As can be seen from the statutes quoted above, the 1972 amendment requires the Commission to file charges "upon an oath or affirmation," rather than upon the less onerous requirement of "reasonable cause." Stewart maintains that the 1972 amendment changes the Commission's filing requirement, but leaves the requirement for individuals filing charges unchanged. Stewart also argues that both pre- and post-1972 law states that individual charges shall be under oath or affirmation and therefore judicial construction of the pre-1972 amendment should also control post-1972 issues. A brief discussion of the cases dealing with the requirement that charges be sworn to is helpful.

The first case ruling on this issue is Choate v. Caterpiller Tractor Co., 402 F.2d 357 (7th Cir. 1968). In Choate an unsworn complaint was filed with the EEOC. The Seventh Circuit reversed the trial court which had dismissed the case. In doing so the Seventh Circuit stated:

 
We are of the view that the district court was in error in holding that its jurisdiction to entertain the suit depended upon whether the charge of discrimination filed with the Commission was under oath. Basic to our view is the fact that the "under oath" requirement relates to the administrative procedures which are conducted by the Commission and which precede any court action. The statute gives the Commission no enforcement powers through the adjudicatory process. It allows the Commission only to investigate charges and attempt to gain compliance by informal methods of conference, conciliation, and persuasion. Enforcement of the rights of aggrieved parties resides exclusively in the federal courts. When the statute is thus considered, it is clear that the requirement for verification of charges lodged with the Commission relates solely to the administrative rather than to the judicial features of the statute. We believe that *934 the provision is directory and technical rather than mandatory and substantive.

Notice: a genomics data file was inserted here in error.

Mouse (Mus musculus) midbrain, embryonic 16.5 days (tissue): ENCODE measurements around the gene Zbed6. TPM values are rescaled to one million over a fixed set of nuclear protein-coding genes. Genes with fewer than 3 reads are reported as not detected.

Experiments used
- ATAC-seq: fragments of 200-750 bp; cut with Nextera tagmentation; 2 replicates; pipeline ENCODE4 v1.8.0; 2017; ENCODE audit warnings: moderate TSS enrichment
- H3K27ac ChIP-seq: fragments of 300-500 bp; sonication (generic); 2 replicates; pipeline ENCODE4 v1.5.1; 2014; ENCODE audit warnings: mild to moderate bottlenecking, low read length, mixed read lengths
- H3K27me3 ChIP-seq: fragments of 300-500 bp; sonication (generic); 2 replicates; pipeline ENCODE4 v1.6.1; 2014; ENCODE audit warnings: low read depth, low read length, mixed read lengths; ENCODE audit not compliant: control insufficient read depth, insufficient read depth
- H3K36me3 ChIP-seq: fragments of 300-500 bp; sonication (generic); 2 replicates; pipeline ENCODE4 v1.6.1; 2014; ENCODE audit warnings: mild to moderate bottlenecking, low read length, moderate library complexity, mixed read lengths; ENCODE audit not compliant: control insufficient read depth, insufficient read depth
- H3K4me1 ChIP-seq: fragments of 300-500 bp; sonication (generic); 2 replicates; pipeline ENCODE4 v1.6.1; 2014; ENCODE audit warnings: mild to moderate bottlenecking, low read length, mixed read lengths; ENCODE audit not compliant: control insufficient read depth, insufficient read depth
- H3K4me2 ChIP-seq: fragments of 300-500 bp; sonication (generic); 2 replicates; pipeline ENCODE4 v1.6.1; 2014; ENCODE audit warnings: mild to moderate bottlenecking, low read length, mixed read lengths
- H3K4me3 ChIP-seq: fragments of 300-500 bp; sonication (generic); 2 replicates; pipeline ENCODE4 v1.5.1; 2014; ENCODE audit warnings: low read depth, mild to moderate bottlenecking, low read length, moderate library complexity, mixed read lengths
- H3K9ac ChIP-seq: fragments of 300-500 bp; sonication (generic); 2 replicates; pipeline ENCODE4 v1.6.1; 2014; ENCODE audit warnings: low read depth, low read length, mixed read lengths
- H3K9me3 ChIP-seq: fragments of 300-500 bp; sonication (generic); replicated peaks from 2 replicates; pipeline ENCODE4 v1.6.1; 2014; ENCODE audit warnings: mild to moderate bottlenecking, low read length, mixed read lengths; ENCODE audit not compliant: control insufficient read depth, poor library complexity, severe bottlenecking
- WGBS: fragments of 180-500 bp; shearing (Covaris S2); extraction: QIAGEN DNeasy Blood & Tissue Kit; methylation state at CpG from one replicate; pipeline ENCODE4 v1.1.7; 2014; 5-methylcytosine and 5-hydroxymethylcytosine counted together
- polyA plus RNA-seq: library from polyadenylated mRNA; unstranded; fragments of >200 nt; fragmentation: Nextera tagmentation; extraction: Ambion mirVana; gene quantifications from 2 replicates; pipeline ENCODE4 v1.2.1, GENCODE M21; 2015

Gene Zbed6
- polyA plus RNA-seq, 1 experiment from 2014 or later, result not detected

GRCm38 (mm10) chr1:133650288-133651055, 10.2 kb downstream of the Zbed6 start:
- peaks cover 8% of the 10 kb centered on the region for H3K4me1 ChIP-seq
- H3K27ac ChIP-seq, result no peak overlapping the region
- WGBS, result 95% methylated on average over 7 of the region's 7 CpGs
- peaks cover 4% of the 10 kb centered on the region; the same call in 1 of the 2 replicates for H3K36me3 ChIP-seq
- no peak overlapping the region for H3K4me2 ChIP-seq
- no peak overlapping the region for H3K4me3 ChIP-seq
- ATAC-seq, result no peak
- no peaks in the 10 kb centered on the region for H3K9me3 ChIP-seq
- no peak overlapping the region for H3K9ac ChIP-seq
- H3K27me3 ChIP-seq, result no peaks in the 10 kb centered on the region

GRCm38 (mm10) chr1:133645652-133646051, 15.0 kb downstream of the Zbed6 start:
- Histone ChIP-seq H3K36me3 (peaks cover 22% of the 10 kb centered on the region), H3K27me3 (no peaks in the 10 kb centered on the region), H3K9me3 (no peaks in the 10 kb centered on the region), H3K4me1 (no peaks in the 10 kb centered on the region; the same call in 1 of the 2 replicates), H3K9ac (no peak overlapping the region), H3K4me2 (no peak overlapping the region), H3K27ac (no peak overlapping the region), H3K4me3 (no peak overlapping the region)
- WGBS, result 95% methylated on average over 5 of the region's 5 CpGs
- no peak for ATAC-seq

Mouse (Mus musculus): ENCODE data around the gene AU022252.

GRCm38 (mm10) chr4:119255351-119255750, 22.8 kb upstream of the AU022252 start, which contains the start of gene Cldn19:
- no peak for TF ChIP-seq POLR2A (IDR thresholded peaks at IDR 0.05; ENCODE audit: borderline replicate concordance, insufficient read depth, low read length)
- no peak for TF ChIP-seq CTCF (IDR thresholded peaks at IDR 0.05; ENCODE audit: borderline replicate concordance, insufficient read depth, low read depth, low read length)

402 F.2d at 359.

The court in Choate concluded that whether a charge need be sworn to hinged on where the power to enforce the charge lay. Having found that only federal courts possessed that power, although it is not clear, the court apparently rationalized that since a sworn complaint was not a jurisdictional prerequisite to a federal suit, the requirements that a charge be sworn to was applicable only to the administrative proceedings before the Commission. The court read the Act as calling for only three jurisdictional prerequisites to the filing of a suit. First, the administrative proceedings before the Commission had to be initiated within the time limitations prescribed under Section 706(d), which at the time was 90 days from the date the cause of action arose; second, that the aggrieved party be notified by the Commission it has been unable to obtain voluntary compliance of the statute by the employer; and, third, the action must thereafter be filed in court in a prescribed period, which at the time was 30 days. What the court in Choate did not discuss was the reason for the oath requirement. Later cases have discussed its purpose and have concluded that it acts as a protection for employers against the filing of frivolous claims and harassment. See, e. g., Weeks v. Southern Bell Telephone & Telegraph Company, 408 F.2d 228, 231 (5th Cir. 1969). The jurisdictional prerequisites recognized in Choate that a charge and a suit be filed within certain time periods also have as their purpose the protection of employers. When these filing deadlines are met the employer is less likely to have to defend against a stale claim. The employer by receiving notice of the charges within a reasonable time is afforded the opportunity to take steps to prevent the loss of evidence useful to rebut the charges. These time limitations have been deemed to be valuable rights which are required to be fulfilled as a prerequisite to federal court jurisdiction. No less valuable to an employer is the protection from frivolous claims and harassment springing from the requirement that a charge be sworn to. This requirement therefore should be afforded the same prerequisite jurisdictional status as the three requirements recognized in Choate.

The failure of the Choate court to consider the purpose of oath requirement and to discuss it in the light of the purposes of the jurisdictional requirements it did recognize, undermines its conclusion that the oath requirement is merely directory and technical rather than mandatory and substantive.